Graduation Year


Document Type




Degree Name

Doctor of Philosophy (Ph.D.)

Degree Granting Department

Mathematics and Statistics

Major Professor

Chris P. Tsokos, Ph.D.

Committee Member

Kandethody M. Ramachandran, Ph.D.

Committee Member

Lu Lu, Ph.D.

Committee Member

Yicheng Tu, Ph.D.


Bayesian Deep Learning, Biomedical Imaging, Class Imbalance, High dimensional data, Uncertainty Estimation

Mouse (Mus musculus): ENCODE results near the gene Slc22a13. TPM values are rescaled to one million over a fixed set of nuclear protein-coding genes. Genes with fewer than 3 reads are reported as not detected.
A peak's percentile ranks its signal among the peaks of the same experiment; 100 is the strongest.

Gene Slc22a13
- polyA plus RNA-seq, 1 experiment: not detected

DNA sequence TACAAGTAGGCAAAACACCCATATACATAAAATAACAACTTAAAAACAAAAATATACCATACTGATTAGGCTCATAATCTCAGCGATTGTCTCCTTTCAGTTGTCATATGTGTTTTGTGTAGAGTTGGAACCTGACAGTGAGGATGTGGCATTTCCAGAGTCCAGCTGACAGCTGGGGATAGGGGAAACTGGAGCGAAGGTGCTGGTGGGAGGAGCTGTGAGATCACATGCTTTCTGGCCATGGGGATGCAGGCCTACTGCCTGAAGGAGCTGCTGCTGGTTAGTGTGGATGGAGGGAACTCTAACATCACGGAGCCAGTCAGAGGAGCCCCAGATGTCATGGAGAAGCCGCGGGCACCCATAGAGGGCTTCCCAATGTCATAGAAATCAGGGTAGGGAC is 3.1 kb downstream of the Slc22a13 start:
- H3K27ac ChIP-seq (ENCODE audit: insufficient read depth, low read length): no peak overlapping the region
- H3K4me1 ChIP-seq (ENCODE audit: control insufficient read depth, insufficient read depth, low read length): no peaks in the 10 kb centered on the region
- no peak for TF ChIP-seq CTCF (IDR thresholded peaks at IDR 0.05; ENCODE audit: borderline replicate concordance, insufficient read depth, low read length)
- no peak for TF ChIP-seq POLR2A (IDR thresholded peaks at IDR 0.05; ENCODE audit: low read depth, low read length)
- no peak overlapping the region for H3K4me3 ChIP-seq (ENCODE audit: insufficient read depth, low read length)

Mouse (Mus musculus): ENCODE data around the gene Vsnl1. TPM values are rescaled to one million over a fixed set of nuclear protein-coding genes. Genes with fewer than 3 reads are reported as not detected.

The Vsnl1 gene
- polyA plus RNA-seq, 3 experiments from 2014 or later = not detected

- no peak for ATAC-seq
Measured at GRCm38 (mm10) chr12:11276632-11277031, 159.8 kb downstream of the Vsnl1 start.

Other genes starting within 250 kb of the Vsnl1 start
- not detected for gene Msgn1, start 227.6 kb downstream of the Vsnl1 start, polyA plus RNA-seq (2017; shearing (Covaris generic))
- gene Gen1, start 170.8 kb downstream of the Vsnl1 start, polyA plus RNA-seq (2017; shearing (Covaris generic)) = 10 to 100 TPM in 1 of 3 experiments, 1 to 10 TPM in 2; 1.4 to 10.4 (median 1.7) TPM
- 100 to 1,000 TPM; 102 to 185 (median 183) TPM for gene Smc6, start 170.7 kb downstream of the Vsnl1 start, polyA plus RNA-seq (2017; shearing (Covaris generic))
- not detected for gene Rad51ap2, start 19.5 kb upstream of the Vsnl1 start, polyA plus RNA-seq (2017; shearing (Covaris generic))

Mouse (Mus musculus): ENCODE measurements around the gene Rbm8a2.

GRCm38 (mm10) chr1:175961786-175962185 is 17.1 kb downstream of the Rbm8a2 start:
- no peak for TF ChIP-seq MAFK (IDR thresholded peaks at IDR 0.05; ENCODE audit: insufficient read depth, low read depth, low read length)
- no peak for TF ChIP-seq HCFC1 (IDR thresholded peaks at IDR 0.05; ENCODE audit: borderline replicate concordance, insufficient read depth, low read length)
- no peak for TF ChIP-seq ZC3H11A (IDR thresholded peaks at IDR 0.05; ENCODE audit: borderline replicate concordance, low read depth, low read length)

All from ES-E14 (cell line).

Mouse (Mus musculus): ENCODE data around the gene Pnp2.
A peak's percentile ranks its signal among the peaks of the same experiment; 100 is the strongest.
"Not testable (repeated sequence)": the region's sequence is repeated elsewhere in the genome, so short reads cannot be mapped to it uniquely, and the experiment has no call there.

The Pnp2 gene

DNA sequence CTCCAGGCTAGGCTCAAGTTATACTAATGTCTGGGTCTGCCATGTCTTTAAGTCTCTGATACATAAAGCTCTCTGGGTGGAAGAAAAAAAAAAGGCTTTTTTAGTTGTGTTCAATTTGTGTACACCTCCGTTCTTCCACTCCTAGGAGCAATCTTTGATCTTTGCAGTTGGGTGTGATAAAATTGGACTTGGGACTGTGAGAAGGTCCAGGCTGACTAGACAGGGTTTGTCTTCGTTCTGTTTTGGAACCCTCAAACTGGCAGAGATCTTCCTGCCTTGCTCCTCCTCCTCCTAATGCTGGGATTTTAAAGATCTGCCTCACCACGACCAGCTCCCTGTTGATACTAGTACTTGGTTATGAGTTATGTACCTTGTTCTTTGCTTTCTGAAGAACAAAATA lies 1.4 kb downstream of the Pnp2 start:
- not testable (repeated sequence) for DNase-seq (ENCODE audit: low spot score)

Deep Learning (DL) has achieved the state-of-the-art performance across a broad spectrum oftasks. From a statistical standpoint, deep neural networks can be construed as universal function approximators. Although statistical modeling and deep learning methods are well-established as independent areas of research, hybridization of the two paradigms via probabilistic deep networks is an emerging trend. Through development of novel analytical methods under the statistical and deep-learning framework, we address some of the major challenges encountered in the design of intelligent systems which include class imbalance learning, probability calibration, uncertainty quantification and high dimensionality. When modeling rare events, existing methodologies require re-sampling strategies or algorithmic modifications. On the contrary, we introduce a cost sensitive approach that could be promptly applied to any deep neural network architecture. Our research corroborates that the proposed approach leads to significant performance gains in highly imbalanced data and results in improved calibration. Moreover, deterministic neural nets are ignorant to the uncertainty associated with their predictions and tend to produce overconfident predictions, resulting in unreliable model predictions. Uncertainty-aware deep networks provide additional insights to model predictions and produce a more informed decision and thus, is indispensable in applications where the acceptable margin of error is significantly low. To this end, we present a Bayesian-based deep probabilistic learning approach that provides a principled framework for handling uncertainty. Furthermore, we address high dimensionality in time-to-event modeling which is common problem in computational biology such as in genomics. Our results suggest that in the presence of limited but high dimensional data, inducing sparsity through shrinkage priors under the Bayesian framework is a potent alternative to the machine learning methods. With theoretical justification and sound empirical validation on data across different domains of cyber-security and healthcare we provide validity for the proposed methods.